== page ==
German researchers have developed a new method for detecting bacteria: They’ve used tiny optical sensors to visualize pathogens directly at the site of infection—a development that could eliminate the need to take tissue samples to be analyzed.1 The researchers’ method identifies pathogens faster and more easily than with established methods.
The sensors are based on modified carbon nanotubes with a diameter of less than one nanometer. When they are irradiated with visible light, they emit light in the near-infrared range (wavelength of 1,000 nanometres and more), which is not visible to humans. The fluorescence behavior changes when the nanotubes collide with certain molecules in their environment. Since bacteria secrete a characteristic mix of molecules, the light emitted by the sensors can thus indicate the presence of certain pathogens. In their current paper, the research team describes sensors that detect and differentiate harmful pathogens that are associated with, for example, implant infections.
“The fact that the sensors work in the near-infrared range is particularly relevant for optical imaging, because in this range there are far fewer background signals that can corrupt the results,” says Sebastian Kruß, PhD, formerly at Universität Göttingen, now at Ruhr-Universität Bochum. Since light of this wavelength penetrates deeper into human tissue than visible light, this could enable bacteria sensors read out even under wound dressings or on implants.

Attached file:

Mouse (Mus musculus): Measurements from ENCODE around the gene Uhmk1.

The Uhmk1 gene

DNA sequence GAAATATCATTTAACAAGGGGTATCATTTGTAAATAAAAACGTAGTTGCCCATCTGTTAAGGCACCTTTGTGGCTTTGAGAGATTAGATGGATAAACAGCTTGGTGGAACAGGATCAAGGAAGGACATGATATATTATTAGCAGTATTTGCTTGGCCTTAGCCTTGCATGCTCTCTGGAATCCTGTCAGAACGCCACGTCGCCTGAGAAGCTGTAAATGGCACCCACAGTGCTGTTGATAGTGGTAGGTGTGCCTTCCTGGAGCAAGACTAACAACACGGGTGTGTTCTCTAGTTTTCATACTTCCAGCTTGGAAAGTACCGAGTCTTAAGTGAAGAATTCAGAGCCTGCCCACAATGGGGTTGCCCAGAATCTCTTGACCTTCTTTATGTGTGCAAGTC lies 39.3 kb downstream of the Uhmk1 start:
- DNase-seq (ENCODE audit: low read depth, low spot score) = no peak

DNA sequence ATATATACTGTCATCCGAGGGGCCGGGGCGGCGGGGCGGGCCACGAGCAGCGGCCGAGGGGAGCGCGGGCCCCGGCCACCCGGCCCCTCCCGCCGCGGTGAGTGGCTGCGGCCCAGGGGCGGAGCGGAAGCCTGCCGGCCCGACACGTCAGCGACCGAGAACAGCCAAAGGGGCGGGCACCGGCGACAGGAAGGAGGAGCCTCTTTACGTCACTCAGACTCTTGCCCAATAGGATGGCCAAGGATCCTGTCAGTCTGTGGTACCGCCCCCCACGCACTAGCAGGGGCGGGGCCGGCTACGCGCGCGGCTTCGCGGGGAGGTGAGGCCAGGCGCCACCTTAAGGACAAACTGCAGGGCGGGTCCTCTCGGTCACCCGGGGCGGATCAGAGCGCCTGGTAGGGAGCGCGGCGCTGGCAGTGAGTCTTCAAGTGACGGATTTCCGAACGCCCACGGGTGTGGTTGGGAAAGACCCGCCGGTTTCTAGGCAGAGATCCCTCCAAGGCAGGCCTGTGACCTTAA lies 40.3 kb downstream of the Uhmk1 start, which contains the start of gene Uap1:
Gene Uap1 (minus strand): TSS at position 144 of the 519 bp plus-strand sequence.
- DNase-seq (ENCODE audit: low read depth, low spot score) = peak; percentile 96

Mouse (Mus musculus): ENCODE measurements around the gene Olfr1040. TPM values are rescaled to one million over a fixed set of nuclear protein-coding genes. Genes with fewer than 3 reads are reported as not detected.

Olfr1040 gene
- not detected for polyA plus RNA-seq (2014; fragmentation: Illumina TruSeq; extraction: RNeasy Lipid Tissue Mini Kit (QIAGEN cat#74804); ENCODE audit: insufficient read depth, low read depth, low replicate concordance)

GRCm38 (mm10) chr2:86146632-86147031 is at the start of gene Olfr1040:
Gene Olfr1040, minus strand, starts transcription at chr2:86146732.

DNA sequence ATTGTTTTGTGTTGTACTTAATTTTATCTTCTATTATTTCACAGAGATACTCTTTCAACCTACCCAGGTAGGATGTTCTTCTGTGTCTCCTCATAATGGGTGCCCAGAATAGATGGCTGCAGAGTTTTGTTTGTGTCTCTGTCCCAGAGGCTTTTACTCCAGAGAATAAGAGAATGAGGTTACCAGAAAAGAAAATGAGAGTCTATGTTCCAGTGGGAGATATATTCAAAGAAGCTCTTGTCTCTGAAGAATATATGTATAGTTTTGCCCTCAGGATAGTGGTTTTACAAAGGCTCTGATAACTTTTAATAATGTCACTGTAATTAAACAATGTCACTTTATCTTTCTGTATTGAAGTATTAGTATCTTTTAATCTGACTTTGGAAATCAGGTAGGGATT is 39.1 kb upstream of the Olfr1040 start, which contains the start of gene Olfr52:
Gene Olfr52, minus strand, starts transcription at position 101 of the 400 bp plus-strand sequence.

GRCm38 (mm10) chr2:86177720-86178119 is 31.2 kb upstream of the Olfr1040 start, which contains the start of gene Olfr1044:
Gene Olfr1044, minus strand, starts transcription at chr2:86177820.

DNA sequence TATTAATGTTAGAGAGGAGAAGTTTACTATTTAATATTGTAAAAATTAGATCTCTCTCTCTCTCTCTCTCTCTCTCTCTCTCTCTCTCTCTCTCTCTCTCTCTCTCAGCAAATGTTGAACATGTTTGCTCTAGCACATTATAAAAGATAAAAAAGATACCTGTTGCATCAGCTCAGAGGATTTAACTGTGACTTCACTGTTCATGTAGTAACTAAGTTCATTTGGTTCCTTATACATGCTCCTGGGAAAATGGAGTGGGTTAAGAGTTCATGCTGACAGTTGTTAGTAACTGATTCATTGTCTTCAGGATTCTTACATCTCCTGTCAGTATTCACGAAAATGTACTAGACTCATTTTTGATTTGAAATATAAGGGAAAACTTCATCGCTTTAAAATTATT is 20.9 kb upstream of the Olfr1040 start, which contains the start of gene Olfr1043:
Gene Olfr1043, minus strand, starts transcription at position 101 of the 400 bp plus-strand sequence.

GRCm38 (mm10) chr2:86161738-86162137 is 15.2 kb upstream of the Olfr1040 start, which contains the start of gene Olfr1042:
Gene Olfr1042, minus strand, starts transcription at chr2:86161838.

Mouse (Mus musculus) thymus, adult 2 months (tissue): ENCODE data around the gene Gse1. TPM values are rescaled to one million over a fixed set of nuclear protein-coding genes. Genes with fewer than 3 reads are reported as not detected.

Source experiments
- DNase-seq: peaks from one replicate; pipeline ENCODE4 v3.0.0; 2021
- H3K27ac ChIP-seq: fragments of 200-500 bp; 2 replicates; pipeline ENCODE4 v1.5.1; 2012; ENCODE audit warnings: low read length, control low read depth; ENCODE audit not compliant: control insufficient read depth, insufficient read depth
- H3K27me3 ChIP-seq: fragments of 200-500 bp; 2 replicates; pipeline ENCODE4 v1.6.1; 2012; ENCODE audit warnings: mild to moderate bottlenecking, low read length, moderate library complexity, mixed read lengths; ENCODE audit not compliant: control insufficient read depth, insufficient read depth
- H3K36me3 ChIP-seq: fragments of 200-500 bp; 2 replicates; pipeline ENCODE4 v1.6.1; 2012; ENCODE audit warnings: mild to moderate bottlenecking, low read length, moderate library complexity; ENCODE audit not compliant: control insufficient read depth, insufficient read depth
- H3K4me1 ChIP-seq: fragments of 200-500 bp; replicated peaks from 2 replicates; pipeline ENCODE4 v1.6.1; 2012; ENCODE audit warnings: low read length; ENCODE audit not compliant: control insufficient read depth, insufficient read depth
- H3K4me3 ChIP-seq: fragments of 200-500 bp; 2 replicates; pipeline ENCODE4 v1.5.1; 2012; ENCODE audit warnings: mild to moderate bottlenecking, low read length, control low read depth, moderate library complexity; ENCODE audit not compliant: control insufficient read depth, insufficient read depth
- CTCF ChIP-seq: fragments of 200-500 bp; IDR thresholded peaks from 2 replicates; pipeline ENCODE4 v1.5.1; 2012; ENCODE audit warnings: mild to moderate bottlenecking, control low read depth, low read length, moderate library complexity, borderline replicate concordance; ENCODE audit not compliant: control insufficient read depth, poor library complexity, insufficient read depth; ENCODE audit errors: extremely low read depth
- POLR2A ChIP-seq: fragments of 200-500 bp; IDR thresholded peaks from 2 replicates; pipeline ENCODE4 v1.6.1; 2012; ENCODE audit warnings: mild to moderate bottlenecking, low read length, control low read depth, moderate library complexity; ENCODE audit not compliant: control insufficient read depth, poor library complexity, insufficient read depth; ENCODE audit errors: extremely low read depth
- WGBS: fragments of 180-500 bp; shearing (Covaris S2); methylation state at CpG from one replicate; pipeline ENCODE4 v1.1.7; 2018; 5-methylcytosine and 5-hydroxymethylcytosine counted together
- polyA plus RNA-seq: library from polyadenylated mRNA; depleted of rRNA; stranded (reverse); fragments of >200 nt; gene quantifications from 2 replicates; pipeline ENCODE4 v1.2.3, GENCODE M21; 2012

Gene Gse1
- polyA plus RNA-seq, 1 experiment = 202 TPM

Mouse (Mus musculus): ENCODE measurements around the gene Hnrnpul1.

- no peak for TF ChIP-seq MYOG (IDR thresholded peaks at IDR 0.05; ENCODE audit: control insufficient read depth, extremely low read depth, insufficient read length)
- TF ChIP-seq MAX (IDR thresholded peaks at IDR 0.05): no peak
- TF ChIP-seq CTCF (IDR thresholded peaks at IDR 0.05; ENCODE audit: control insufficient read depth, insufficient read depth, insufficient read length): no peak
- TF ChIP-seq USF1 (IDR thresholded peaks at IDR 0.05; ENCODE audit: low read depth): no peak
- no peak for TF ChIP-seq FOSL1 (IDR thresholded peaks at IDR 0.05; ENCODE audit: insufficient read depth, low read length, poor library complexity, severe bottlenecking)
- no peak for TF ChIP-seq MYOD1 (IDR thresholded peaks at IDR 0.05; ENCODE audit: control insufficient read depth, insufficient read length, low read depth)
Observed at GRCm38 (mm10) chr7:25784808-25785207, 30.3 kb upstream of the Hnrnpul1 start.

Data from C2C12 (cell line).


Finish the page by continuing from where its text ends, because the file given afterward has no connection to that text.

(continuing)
“In the future, this could constitute the foundation for optical detection of infections on intelligent implants, as sampling would no longer be required. It would thus allow the healing process or a possible infection to be detected quickly, resulting in improved patient care,” says Robert Nißler from the University of Göttingen, lead author of the study. “The possible areas of application are not limited to this. For example, improved rapid diagnosis of blood cultures in the context of sepsis is also conceivable in the future.”
1. Nißler R, Bader O, Dohmen M, et al. Remote near infrared identification of pathogens with multiplexed nanosensors. Nat Comm. Epub. November 25, 2020. doi: 10.1038/s41467-020-19718-5.
Featured image: Detecting pathogens without taking samples could be possible in the future with carbon nanotubes developed by a team led by Professor Sebastian Kruß (right) and Robert Nißler. Photo by Alexander Spreinat, courtesy Universität Göttingen.